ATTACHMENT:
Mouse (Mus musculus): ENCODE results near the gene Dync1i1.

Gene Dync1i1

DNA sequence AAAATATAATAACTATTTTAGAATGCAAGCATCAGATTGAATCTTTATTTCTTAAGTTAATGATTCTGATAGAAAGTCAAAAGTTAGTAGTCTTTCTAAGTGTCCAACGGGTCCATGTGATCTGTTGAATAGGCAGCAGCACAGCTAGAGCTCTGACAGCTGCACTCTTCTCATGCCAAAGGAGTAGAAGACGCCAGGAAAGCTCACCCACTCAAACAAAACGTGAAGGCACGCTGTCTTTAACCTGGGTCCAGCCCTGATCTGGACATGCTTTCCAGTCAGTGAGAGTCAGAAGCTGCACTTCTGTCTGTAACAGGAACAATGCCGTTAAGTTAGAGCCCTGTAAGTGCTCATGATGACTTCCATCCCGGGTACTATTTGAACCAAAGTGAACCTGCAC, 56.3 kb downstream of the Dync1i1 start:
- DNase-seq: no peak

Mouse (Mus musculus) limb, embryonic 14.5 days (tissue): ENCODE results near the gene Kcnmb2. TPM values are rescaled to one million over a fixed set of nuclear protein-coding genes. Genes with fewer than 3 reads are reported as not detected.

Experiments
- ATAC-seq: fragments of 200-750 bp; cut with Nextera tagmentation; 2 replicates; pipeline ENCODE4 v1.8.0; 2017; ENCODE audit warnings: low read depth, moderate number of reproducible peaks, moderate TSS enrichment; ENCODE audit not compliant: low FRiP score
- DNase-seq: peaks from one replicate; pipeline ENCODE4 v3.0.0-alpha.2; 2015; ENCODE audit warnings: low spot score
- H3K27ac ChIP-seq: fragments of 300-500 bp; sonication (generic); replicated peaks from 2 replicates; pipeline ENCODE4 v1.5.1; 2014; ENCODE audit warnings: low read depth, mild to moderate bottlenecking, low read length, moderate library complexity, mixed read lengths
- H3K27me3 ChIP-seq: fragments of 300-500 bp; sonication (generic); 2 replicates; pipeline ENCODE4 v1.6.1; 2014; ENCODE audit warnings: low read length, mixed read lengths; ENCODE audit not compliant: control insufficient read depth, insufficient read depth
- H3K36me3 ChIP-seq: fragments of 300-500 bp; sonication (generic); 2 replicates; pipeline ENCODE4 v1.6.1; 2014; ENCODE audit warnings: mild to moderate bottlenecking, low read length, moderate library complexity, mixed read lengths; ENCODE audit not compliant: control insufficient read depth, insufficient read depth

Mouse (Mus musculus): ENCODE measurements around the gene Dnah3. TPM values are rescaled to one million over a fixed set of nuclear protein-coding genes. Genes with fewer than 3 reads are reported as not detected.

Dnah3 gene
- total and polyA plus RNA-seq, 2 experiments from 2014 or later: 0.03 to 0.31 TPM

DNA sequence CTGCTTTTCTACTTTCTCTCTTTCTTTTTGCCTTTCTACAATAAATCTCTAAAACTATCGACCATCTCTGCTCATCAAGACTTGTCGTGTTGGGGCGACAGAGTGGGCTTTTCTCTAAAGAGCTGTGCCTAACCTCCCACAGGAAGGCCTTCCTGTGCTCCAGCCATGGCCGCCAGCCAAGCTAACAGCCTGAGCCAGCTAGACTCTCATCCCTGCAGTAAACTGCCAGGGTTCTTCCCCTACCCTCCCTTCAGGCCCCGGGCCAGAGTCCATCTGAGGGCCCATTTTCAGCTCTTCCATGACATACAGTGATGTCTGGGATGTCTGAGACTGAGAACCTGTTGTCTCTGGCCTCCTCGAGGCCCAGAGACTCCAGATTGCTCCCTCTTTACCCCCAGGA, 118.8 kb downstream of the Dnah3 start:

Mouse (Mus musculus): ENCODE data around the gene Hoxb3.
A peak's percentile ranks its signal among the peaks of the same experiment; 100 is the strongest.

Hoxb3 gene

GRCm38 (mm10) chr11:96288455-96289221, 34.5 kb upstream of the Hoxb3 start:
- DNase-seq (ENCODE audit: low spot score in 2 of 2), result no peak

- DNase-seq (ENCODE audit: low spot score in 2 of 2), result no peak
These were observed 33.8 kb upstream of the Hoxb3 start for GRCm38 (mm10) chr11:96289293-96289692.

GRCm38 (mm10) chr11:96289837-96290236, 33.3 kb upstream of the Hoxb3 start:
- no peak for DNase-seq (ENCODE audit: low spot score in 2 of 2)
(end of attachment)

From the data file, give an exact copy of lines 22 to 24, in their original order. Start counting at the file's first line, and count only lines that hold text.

These were observed 33.8 kb upstream of the Hoxb3 start for GRCm38 (mm10) chr11:96289293-96289692.

GRCm38 (mm10) chr11:96289837-96290236, 33.3 kb upstream of the Hoxb3 start:
- no peak for DNase-seq (ENCODE audit: low spot score in 2 of 2)